Watch Louisiana Sinkhole Swallow Water and Trees in Seconds (Video)
(Photo : Screen Capture/Youtube)
A massive sinkhole in Louisiana swallowed up trees and water last week, sucking down everything in its vicinity. This spectacular (and scary) event was actually caught on camera, showing exactly how dangerous these sinkholes can be.
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Sinkholes, which are essentially holes that open suddenly in the ground, occur due to a variety of factors. Sometimes, erosion due to underground water that gathers due to man-made activities is the cause. Other times, sinkholes occur after material is taken out of the ground--such as water or minerals. The formation of these holes can be dramatic because surface land stays intact until there is not enough support. Then, a sudden collapse of the land surface can occur. The states most affected by this phenomenon are Florida, Texas, Alabama, Missouri, Kentucky, Tennessee and Pennsylvania.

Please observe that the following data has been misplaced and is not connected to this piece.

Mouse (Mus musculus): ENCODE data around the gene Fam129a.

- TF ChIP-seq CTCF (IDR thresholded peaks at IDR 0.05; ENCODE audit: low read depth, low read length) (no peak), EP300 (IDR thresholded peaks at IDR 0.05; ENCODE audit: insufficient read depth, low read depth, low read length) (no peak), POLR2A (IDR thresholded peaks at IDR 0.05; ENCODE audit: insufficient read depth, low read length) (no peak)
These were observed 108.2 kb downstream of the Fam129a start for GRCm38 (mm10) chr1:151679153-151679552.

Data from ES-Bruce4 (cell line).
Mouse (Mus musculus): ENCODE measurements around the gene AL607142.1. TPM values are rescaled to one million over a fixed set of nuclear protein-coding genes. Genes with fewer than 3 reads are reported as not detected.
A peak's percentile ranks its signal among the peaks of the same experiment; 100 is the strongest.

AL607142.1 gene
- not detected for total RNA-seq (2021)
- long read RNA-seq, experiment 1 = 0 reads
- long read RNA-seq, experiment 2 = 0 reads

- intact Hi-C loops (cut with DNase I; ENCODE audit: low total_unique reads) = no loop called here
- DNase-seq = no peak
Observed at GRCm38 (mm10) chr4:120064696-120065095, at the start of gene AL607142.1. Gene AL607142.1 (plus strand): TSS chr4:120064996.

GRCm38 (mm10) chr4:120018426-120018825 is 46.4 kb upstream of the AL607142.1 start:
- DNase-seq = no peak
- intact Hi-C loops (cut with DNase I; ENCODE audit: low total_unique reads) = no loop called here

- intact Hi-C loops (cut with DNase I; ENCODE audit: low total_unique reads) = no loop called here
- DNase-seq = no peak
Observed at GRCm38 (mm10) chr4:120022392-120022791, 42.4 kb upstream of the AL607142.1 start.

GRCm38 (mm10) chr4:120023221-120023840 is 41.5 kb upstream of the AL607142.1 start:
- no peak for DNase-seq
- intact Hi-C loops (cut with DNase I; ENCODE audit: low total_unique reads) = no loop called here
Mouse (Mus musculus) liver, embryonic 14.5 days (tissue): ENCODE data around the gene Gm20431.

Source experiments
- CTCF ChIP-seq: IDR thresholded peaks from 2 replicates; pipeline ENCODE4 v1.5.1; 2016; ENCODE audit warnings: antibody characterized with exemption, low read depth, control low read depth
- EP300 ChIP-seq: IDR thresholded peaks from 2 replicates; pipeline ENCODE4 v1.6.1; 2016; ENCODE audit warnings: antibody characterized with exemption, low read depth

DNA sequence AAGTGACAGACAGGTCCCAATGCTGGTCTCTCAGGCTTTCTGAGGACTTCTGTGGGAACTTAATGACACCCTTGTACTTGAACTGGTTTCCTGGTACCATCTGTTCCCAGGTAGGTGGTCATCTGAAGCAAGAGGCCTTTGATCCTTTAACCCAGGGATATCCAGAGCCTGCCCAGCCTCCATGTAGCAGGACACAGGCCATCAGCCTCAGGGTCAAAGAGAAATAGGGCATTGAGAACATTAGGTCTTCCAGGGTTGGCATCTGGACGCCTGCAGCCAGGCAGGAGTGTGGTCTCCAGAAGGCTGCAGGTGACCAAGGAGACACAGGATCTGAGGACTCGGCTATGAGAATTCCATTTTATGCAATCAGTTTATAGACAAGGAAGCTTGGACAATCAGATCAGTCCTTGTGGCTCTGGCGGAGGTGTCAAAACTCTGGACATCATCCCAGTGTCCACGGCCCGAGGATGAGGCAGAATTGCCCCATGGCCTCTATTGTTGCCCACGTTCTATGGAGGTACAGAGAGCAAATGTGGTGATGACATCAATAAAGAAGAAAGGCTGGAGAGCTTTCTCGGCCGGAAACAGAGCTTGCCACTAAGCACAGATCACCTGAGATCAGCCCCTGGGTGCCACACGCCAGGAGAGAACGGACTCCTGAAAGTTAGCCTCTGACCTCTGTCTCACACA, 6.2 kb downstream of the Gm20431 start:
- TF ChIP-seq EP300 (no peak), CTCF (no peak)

This particular sinkhole was first spotted in 2012. Since then, it's grown to almost 24 acres in size, according to WAFB. The latest incident wasn't actually the sinkhole widening, though. It occurred when the sinkhole "burped," which is when air and gas from deep within the sinkhole bubbles up. This can cause debris to float to the top and can cause surface material to be swallowed into the slurry.
Since the sinkhole is located in a Louisiana swamp, there aren't any residents at risk. Yet it does spell disaster for the surrounding trees. The sinkhole swallowed a large cluster of 40-foot trees in a matter of seconds in this latest event.
So what caused this particular sinkhole? Authorities believe that it could have been created due to the mining of underground salt caverns in the area, according to The Daily Mail. The land is currently leased to the mining company Texas Brine, which specializes in injection mining.
Currently, authorities are keeping an eye on this sinkhole as it continues to "burp" and widen.
Want to see the spectacular footage for yourself? Check out the video below, courtesy of YouTube.